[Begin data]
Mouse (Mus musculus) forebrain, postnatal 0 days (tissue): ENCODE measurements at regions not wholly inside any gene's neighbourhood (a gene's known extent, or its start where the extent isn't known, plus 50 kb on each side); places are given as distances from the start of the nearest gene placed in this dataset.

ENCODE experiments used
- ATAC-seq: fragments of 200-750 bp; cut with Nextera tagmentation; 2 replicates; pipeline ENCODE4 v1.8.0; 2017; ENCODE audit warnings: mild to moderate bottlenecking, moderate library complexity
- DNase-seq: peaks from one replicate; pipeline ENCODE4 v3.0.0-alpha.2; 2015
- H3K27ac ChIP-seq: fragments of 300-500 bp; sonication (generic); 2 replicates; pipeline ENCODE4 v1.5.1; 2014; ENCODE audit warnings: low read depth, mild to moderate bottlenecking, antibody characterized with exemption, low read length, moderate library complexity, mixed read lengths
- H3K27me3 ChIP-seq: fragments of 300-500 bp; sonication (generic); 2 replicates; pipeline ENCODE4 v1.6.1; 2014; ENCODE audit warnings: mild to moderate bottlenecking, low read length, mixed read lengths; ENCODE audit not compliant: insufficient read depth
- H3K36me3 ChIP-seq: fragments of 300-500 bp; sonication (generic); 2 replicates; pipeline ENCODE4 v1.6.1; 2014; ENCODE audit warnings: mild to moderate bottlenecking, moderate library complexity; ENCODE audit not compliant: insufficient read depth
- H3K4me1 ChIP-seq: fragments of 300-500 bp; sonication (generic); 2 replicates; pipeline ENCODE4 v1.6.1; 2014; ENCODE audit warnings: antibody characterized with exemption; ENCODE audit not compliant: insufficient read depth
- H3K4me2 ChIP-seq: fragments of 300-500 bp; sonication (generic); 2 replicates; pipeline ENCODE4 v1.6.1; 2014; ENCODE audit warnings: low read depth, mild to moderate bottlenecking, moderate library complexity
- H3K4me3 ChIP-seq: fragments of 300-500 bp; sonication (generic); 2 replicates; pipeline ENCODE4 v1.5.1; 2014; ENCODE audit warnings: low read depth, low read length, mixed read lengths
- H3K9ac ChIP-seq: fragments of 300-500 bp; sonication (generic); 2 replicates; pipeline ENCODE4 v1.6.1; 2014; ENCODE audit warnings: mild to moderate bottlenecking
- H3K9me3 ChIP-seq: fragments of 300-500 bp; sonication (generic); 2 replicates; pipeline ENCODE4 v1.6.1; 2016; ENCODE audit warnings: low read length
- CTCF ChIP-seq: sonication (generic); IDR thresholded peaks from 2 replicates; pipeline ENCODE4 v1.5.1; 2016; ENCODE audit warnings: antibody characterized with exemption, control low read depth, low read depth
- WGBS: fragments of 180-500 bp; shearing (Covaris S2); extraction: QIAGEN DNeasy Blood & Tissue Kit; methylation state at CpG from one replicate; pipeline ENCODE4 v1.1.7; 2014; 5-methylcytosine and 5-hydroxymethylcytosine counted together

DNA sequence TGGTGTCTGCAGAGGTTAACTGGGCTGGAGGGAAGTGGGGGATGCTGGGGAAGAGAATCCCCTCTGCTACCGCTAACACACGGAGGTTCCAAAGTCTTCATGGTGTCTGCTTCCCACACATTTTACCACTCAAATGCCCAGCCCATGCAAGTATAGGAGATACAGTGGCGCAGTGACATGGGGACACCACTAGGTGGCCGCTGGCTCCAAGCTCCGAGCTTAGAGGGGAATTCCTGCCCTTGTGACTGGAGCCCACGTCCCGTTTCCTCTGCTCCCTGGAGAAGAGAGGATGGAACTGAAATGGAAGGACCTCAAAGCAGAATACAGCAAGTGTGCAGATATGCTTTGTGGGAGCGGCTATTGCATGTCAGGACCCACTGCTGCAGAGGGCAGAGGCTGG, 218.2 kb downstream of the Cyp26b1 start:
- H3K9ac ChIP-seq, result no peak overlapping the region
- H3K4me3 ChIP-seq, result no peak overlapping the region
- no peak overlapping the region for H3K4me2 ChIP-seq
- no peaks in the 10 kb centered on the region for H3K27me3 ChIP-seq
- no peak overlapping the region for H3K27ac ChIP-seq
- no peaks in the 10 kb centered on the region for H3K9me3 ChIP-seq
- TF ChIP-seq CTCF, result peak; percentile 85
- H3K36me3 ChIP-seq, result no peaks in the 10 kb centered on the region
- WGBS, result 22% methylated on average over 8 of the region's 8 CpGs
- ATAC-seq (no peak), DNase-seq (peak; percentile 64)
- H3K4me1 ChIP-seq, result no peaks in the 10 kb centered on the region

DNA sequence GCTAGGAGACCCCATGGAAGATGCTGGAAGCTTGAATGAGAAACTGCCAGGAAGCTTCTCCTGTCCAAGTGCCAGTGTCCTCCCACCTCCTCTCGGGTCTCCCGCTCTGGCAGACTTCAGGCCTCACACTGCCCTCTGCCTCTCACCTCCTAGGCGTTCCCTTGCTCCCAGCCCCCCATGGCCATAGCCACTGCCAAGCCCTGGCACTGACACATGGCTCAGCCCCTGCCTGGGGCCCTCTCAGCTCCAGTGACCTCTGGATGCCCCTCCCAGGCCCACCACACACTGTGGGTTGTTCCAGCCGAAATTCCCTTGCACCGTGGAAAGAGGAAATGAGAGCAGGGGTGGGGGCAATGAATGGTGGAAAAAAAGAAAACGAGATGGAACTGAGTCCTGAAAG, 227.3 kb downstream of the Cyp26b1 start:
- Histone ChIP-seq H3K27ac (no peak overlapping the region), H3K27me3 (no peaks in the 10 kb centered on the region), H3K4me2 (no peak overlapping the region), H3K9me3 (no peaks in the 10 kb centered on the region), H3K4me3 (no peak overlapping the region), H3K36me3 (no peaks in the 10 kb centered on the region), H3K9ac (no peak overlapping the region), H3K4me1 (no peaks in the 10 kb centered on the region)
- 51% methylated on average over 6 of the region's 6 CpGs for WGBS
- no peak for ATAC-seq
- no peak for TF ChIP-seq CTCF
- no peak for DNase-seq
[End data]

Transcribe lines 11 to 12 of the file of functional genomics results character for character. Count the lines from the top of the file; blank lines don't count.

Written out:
- H3K9ac ChIP-seq: fragments of 300-500 bp; sonication (generic); 2 replicates; pipeline ENCODE4 v1.6.1; 2014; ENCODE audit warnings: mild to moderate bottlenecking
- H3K9me3 ChIP-seq: fragments of 300-500 bp; sonication (generic); 2 replicates; pipeline ENCODE4 v1.6.1; 2016; ENCODE audit warnings: low read length